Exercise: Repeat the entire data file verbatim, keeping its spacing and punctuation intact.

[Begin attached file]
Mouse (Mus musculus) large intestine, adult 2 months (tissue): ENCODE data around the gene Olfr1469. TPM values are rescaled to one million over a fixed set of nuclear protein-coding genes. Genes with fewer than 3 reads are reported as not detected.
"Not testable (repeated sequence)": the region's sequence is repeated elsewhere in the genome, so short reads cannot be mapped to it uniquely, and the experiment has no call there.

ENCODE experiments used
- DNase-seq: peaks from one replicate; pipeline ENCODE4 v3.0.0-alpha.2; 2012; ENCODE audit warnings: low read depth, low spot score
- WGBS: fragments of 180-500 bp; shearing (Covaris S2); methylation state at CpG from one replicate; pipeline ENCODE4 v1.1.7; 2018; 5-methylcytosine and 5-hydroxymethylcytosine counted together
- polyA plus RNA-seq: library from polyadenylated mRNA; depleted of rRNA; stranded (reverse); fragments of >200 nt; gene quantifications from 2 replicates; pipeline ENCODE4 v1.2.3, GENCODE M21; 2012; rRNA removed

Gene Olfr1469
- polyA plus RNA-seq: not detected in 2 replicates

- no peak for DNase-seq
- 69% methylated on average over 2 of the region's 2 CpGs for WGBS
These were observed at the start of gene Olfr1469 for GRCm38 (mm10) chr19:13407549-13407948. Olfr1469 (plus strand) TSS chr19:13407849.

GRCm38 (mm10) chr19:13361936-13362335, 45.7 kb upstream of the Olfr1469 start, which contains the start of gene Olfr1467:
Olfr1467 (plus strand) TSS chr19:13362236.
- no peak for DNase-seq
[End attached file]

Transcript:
Mouse (Mus musculus) large intestine, adult 2 months (tissue): ENCODE data around the gene Olfr1469. TPM values are rescaled to one million over a fixed set of nuclear protein-coding genes. Genes with fewer than 3 reads are reported as not detected.
"Not testable (repeated sequence)": the region's sequence is repeated elsewhere in the genome, so short reads cannot be mapped to it uniquely, and the experiment has no call there.

ENCODE experiments used
- DNase-seq: peaks from one replicate; pipeline ENCODE4 v3.0.0-alpha.2; 2012; ENCODE audit warnings: low read depth, low spot score
- WGBS: fragments of 180-500 bp; shearing (Covaris S2); methylation state at CpG from one replicate; pipeline ENCODE4 v1.1.7; 2018; 5-methylcytosine and 5-hydroxymethylcytosine counted together
- polyA plus RNA-seq: library from polyadenylated mRNA; depleted of rRNA; stranded (reverse); fragments of >200 nt; gene quantifications from 2 replicates; pipeline ENCODE4 v1.2.3, GENCODE M21; 2012; rRNA removed

Gene Olfr1469
- polyA plus RNA-seq: not detected in 2 replicates

- no peak for DNase-seq
- 69% methylated on average over 2 of the region's 2 CpGs for WGBS
These were observed at the start of gene Olfr1469 for GRCm38 (mm10) chr19:13407549-13407948. Olfr1469 (plus strand) TSS chr19:13407849.

GRCm38 (mm10) chr19:13361936-13362335, 45.7 kb upstream of the Olfr1469 start, which contains the start of gene Olfr1467:
Olfr1467 (plus strand) TSS chr19:13362236.
- no peak for DNase-seq